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  #20  
Old 06-18-2019, 11:20 PM
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Careful gcrank, you're getting way too into this air rifle stuff. Before you know it you'll be setting up an indoor range in basement/barn, thinking about going over to the dark side (PCP), or looking for one of the SSP target magic sticks of old. Then comes pellet sorting, cleaning, lubing, and skirt truing. It's maddening, maddening, I tell you, but oh so fun to put 5 pellets into the same hole at 25 yards.

Lately I've been thinning the chipmunk population explosion via head shots out to 25 yards with a .177 Walther target rig. They never even hear it.

Keep us updated on your air rifle adventures.
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  #21  
Old 06-19-2019, 01:14 AM
RMS65
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Originally Posted by PigButtons View Post
Careful gcrank, you're getting way too into this air rifle stuff. Before you know it you'll be setting up an indoor range in basement/barn, thinking about going over to the dark side (PCP), or looking for one of the SSP target magic sticks of old. Then comes pellet sorting, cleaning, lubing, and skirt truing. It's maddening, maddening, I tell you, but oh so fun to put 5 pellets into the same hole at 25 yards.
I've only half got the sickness. I got the basement range, chronographs and tune my rifles but that's as far as I go. Pellet sorting, cleaning, lubing and skirt truing is way too much work for me. I might as well start measuring and weighing 22lr loads too then. Most of shooting springers is finding the best pellet for the rifle and having the right technique.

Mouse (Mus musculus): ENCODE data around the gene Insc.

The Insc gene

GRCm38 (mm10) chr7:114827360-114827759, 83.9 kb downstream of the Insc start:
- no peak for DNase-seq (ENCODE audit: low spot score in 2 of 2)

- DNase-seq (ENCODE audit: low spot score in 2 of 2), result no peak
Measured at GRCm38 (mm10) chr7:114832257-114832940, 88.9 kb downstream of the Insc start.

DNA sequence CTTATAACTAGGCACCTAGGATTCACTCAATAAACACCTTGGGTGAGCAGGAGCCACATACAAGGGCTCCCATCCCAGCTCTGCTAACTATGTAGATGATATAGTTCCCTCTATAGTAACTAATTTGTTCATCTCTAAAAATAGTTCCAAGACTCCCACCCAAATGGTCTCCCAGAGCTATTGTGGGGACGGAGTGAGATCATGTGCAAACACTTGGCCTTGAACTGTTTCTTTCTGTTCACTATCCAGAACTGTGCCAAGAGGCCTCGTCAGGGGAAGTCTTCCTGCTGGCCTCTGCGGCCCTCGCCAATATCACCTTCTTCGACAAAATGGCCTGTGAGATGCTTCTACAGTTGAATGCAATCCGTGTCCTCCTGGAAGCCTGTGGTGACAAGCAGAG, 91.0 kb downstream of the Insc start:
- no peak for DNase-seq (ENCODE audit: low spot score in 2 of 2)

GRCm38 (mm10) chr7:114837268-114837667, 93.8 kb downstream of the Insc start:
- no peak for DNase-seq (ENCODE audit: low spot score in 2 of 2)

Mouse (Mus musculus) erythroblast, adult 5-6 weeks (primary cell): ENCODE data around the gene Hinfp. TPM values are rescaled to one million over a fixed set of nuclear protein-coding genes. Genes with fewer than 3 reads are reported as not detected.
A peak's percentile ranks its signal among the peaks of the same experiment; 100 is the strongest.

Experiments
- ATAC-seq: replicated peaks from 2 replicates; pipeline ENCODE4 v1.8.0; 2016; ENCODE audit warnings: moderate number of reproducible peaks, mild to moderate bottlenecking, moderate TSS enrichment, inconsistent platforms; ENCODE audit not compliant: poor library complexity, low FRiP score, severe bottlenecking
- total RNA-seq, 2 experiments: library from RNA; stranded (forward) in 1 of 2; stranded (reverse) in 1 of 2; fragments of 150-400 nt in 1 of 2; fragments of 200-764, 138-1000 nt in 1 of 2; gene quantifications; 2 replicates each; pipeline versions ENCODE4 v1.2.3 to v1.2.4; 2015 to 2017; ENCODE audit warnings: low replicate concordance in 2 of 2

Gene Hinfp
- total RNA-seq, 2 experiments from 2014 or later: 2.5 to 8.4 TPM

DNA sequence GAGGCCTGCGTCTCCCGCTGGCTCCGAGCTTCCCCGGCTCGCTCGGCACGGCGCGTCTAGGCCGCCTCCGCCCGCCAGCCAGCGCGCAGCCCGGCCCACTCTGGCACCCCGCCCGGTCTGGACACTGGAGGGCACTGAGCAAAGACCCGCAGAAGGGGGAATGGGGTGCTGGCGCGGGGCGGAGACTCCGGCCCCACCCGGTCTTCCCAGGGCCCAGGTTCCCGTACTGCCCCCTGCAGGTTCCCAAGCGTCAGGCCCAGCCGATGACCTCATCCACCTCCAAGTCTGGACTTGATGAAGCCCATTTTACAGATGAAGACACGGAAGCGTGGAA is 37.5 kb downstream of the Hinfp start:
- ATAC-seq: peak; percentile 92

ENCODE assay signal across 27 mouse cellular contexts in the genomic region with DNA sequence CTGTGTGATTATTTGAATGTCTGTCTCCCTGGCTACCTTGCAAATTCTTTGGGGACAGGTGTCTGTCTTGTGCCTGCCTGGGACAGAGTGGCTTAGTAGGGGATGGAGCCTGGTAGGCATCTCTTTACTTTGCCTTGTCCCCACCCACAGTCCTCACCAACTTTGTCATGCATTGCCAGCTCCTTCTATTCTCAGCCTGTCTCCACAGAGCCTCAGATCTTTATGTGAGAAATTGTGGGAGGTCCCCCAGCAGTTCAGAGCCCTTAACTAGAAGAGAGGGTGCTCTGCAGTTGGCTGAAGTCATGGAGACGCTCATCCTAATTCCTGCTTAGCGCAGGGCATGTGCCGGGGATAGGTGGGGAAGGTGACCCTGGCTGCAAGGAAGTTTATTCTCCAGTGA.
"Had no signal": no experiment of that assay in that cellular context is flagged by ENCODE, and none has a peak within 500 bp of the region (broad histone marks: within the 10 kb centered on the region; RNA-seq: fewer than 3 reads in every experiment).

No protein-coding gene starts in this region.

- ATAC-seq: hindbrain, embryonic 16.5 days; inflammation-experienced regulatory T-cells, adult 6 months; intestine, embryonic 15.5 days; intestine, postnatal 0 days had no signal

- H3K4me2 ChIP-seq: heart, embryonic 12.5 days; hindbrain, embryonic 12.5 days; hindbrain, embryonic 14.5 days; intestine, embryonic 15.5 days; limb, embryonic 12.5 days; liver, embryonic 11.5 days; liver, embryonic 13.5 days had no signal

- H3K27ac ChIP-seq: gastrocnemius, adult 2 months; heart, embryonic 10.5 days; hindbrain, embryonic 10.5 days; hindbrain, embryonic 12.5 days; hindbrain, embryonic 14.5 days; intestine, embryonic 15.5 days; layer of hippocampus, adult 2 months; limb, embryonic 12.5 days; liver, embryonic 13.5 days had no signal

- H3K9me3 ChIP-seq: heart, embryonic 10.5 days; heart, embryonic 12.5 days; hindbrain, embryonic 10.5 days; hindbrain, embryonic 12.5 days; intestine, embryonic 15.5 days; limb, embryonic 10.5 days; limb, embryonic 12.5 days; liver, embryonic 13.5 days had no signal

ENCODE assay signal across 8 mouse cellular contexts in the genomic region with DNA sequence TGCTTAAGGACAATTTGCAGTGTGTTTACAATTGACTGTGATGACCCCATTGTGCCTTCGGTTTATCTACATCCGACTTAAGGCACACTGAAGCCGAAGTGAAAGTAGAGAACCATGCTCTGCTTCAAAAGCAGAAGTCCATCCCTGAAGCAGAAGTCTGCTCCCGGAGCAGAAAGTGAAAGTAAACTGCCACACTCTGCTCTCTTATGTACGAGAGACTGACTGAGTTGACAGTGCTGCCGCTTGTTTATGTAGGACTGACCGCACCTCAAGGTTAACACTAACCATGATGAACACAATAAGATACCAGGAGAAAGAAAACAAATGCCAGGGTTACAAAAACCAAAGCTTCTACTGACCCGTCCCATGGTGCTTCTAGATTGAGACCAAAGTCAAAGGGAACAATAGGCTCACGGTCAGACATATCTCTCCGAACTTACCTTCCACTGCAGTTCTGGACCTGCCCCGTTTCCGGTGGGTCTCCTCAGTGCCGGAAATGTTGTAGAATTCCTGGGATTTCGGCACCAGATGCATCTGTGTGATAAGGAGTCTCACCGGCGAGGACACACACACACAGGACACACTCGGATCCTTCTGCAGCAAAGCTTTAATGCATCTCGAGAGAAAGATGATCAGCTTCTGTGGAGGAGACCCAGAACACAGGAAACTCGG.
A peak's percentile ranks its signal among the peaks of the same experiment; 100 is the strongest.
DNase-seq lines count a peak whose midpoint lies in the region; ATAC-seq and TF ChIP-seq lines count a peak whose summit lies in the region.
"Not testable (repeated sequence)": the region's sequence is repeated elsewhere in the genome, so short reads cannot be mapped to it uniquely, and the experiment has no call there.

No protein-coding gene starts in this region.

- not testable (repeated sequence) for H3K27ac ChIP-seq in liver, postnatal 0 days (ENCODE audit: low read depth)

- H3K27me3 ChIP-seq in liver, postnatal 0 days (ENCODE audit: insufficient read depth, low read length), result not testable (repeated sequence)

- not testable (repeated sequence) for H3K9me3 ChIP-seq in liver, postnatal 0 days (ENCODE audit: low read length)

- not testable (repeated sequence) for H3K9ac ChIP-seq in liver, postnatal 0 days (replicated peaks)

Last edited by RMS65; 06-19-2019 at 07:08 AM.
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  #22  
Old 06-19-2019, 10:21 AM
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Basement is 'too short' but Ive had a tight 10yd set up for light powered air guns for decades now, though it hasnt seen much action in the last 5yrs or so.
And no barn....but iffn I did, boy oh boy, I could see a dedicated alley there! (for up through cf also)
I have noted that some pellets seat tight, most snug and a few a shade loose. I am uncertain if it is the head dia. or the skirt, guess I will have to sit and mic a bunch to segregate by head first. I have seen the 'looser' ones print low. In fact, I dedicated one bull of the multi-bull target as the 'loose pellet bull'; when I feel it seat loose there is no reason to shoot that into an otherwise promising group. Just like with 22LR 'bulk ammo' I expect bulk packed pellets are less than ideal. I also expect something better than Crossman Domed 22 is out there, albeit at a price. I am loathe to order something 'expensive' and not have it worth the price.
So, another question...
I see the pellets come in different head dia., does a rifle tend to not do badly with one 'too big' rather than 'too small'?; ie, better to ere on the fat side if one must ere?
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  #23  
Old 06-19-2019, 11:20 AM
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Getting the air rifle bug here as well; break bbls only at this point.
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  #24  
Old 06-19-2019, 12:24 PM
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Having a springer almost needs to mean you have at least one break-barrel .
I have 2....or is it 3, and a cheap old Chinese side-lever and now this under-lever (had a Chin u-l years ago). I had wanted the Stirling back in the '80s? Had the Daisy sgl-cock pneumo's too (853?) and still have the pistol (717?), and an RWS break-barrel pistol and a cute little Gamo repeater (with lead BBs/sgl with pellets) 'semi-auto'.
Geesh
This W-HW is a beast. I was thinking of selling my nice RWS 45 (1988) in .177 but, but, but. Hey, I know! If it doesnt sell I guess I will just keep it .